Friday January 12 2018

Which type of X-Trail can I buy?


Hi Paul, I am interested in purchasing a used Nissan X-Trail. I have seen different codes including GT, ST, X and S. Would you tell me about their fuel consumption, price and which of the above is more powerful than the other. Emmanuel Osako

Hello Emmanuel, I presume you are looking at the first generation Nissan XTrail T30 which was built between 2000 and 2007 with midlife specification upgrades and face lifts.

Prices in the bonded warehouses range between Shs30 and Shs35m. The different codes GT, ST, S and Ti or X stand for trim levels which also vary in different Nissan markets worldwide.

Trim levels are the accessory and car equipment packages that you get when you order a new car.
For the T30 XTrail ‘S’ is the standard entry level which comes with three point seat belts, driver and passenger airbags, front and rear electric windows.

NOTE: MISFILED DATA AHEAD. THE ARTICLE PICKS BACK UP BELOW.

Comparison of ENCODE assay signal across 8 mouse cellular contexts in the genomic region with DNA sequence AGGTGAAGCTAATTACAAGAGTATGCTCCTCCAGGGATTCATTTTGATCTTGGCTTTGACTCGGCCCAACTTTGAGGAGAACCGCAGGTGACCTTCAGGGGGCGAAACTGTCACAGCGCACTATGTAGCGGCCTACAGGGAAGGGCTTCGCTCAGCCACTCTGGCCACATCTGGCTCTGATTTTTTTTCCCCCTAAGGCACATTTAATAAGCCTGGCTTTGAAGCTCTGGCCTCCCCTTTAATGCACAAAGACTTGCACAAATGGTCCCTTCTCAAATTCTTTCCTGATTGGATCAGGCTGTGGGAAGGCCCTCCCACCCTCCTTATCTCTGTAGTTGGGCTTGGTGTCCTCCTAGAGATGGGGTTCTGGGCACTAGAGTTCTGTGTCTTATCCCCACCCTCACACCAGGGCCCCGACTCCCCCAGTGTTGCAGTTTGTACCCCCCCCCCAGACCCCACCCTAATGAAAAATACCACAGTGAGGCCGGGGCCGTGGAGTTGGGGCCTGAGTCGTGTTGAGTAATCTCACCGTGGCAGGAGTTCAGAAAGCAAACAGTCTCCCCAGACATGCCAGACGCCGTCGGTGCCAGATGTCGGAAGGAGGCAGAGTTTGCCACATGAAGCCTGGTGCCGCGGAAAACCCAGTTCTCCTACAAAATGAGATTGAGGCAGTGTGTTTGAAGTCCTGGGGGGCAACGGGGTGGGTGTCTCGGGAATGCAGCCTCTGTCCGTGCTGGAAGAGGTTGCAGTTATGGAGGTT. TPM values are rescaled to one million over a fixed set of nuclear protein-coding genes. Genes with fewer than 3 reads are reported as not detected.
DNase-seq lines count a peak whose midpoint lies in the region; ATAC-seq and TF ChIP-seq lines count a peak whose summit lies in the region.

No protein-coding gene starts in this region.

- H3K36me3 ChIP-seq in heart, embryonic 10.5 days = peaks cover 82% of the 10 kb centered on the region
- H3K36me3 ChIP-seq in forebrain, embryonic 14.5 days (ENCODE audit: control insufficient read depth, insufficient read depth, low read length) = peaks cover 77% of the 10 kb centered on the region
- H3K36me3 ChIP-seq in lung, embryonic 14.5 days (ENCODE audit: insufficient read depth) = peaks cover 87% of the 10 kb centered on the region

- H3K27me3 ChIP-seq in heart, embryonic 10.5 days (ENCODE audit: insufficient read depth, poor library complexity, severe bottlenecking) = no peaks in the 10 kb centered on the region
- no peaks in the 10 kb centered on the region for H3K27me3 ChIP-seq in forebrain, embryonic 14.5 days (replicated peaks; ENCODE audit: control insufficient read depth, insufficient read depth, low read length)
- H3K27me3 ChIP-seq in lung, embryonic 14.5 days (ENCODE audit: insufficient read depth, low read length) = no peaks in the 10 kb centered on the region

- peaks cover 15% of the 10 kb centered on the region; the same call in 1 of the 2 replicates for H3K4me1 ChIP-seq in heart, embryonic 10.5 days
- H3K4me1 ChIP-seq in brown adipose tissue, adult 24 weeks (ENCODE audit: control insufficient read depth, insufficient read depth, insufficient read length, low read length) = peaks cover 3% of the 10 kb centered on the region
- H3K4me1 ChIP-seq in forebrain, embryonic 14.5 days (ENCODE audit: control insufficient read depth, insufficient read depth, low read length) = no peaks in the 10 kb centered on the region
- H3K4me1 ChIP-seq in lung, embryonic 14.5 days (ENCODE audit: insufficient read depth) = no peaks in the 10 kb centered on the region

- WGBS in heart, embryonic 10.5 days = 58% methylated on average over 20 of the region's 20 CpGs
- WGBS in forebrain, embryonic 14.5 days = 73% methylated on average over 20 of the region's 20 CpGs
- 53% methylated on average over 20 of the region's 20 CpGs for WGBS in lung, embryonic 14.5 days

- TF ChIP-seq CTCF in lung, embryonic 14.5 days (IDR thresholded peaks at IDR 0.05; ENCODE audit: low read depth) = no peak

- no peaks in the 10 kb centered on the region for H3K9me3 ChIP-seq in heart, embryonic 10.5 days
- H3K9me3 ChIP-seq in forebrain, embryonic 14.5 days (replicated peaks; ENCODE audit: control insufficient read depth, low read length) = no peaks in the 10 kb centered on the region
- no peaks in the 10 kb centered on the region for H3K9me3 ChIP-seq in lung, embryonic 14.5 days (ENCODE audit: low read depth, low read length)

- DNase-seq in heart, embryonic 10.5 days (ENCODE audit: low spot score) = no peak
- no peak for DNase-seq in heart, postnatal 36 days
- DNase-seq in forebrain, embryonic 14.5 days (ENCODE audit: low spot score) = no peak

ST is a medium level spec, which offers ‘S’ features plus electric seats, leather and an audio with CD changer.
The ‘Ti’ or ‘X’ trim levels offer ‘ST’ features and additional: alarm, alloy wheels, climate control, electric seats and leather. It is possible to find an entry level XTrail with some features from other trims depending on the taste of the first owner.

GT comes with the 2.0 litre turbo engine. Fuel economy of the Nissan XTrail generally varies with the engine size.
The 2.0 litre petrol non-turbo QR20DE which delivers an engine output of 147 horsepower will cover 14.2 kilomtres per litre on the highway.

The more punchy 2.0 litre petrol GT with turbo ST20VET delivers a better efficiency result of 280 horse power and 14.7 kilometre per litre on the highway.
The 2.5 litre petrol QR25DE delivers 175 horse power and the lowest fuel economy result of 12.5 kilomtres per litre on the highway.

It should be noted that the above fuel economy statistics can be altered if you use efficient fuel which lasts longer such as Shell Fuel Save unleaded, carry out recommended engine tuning or maintenance and practice good driving habits (such as avoiding harsh acceleration and sudden braking).